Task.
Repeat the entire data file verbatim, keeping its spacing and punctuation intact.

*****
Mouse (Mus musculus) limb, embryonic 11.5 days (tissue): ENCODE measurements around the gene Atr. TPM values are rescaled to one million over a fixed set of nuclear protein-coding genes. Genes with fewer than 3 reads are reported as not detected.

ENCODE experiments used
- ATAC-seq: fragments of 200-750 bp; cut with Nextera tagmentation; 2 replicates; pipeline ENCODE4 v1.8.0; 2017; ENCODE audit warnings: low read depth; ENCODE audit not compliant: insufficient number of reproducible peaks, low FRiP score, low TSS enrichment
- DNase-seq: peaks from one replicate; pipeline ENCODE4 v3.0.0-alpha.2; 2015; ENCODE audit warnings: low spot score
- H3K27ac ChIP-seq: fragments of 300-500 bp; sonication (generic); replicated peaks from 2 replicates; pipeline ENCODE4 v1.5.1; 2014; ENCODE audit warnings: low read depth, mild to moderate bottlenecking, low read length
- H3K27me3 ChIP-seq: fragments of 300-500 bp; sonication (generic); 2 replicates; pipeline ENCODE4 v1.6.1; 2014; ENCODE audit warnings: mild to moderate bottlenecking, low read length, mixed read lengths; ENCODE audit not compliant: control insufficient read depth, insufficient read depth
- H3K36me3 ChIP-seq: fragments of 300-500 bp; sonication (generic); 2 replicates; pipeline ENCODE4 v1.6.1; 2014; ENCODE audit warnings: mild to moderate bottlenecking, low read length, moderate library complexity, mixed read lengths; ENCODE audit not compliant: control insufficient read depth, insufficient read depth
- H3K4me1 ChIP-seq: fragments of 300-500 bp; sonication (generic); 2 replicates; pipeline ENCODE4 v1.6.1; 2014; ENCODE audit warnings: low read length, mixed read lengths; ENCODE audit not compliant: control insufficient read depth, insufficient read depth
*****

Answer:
Mouse (Mus musculus) limb, embryonic 11.5 days (tissue): ENCODE measurements around the gene Atr. TPM values are rescaled to one million over a fixed set of nuclear protein-coding genes. Genes with fewer than 3 reads are reported as not detected.

ENCODE experiments used
- ATAC-seq: fragments of 200-750 bp; cut with Nextera tagmentation; 2 replicates; pipeline ENCODE4 v1.8.0; 2017; ENCODE audit warnings: low read depth; ENCODE audit not compliant: insufficient number of reproducible peaks, low FRiP score, low TSS enrichment
- DNase-seq: peaks from one replicate; pipeline ENCODE4 v3.0.0-alpha.2; 2015; ENCODE audit warnings: low spot score
- H3K27ac ChIP-seq: fragments of 300-500 bp; sonication (generic); replicated peaks from 2 replicates; pipeline ENCODE4 v1.5.1; 2014; ENCODE audit warnings: low read depth, mild to moderate bottlenecking, low read length
- H3K27me3 ChIP-seq: fragments of 300-500 bp; sonication (generic); 2 replicates; pipeline ENCODE4 v1.6.1; 2014; ENCODE audit warnings: mild to moderate bottlenecking, low read length, mixed read lengths; ENCODE audit not compliant: control insufficient read depth, insufficient read depth
- H3K36me3 ChIP-seq: fragments of 300-500 bp; sonication (generic); 2 replicates; pipeline ENCODE4 v1.6.1; 2014; ENCODE audit warnings: mild to moderate bottlenecking, low read length, moderate library complexity, mixed read lengths; ENCODE audit not compliant: control insufficient read depth, insufficient read depth
- H3K4me1 ChIP-seq: fragments of 300-500 bp; sonication (generic); 2 replicates; pipeline ENCODE4 v1.6.1; 2014; ENCODE audit warnings: low read length, mixed read lengths; ENCODE audit not compliant: control insufficient read depth, insufficient read depth